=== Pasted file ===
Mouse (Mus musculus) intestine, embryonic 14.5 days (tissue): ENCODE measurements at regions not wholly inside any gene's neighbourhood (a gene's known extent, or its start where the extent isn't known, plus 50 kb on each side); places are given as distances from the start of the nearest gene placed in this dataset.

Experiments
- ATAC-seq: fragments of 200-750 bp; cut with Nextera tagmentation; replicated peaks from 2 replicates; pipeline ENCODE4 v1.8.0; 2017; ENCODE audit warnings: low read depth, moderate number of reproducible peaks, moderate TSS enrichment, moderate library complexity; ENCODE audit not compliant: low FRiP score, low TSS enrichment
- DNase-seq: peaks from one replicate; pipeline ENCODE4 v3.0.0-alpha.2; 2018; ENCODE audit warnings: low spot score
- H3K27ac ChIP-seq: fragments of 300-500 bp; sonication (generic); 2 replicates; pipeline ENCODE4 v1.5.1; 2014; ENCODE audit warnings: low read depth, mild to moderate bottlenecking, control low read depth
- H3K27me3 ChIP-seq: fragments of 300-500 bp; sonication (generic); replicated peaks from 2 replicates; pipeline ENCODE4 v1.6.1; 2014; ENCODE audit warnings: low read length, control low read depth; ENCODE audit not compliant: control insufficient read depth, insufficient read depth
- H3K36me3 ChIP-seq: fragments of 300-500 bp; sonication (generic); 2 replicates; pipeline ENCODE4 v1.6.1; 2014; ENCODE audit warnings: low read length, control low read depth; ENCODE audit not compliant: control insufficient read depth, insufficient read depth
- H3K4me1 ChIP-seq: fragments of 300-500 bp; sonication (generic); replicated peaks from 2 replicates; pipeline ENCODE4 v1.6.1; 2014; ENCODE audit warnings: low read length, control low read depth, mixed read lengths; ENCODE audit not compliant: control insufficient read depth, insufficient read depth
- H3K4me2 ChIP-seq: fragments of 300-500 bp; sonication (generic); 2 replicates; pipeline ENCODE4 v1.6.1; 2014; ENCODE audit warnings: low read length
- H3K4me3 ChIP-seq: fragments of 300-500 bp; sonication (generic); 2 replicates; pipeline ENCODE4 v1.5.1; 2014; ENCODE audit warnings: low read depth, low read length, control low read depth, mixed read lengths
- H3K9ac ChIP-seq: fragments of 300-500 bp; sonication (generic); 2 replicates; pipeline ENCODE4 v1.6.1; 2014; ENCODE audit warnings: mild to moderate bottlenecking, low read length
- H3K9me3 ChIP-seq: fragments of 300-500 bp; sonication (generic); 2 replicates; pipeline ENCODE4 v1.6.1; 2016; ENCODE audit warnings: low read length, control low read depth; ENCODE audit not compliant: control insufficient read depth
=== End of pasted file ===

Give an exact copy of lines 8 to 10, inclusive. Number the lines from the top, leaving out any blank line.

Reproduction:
- H3K4me1 ChIP-seq: fragments of 300-500 bp; sonication (generic); replicated peaks from 2 replicates; pipeline ENCODE4 v1.6.1; 2014; ENCODE audit warnings: low read length, control low read depth, mixed read lengths; ENCODE audit not compliant: control insufficient read depth, insufficient read depth
- H3K4me2 ChIP-seq: fragments of 300-500 bp; sonication (generic); 2 replicates; pipeline ENCODE4 v1.6.1; 2014; ENCODE audit warnings: low read length
- H3K4me3 ChIP-seq: fragments of 300-500 bp; sonication (generic); 2 replicates; pipeline ENCODE4 v1.5.1; 2014; ENCODE audit warnings: low read depth, low read length, control low read depth, mixed read lengths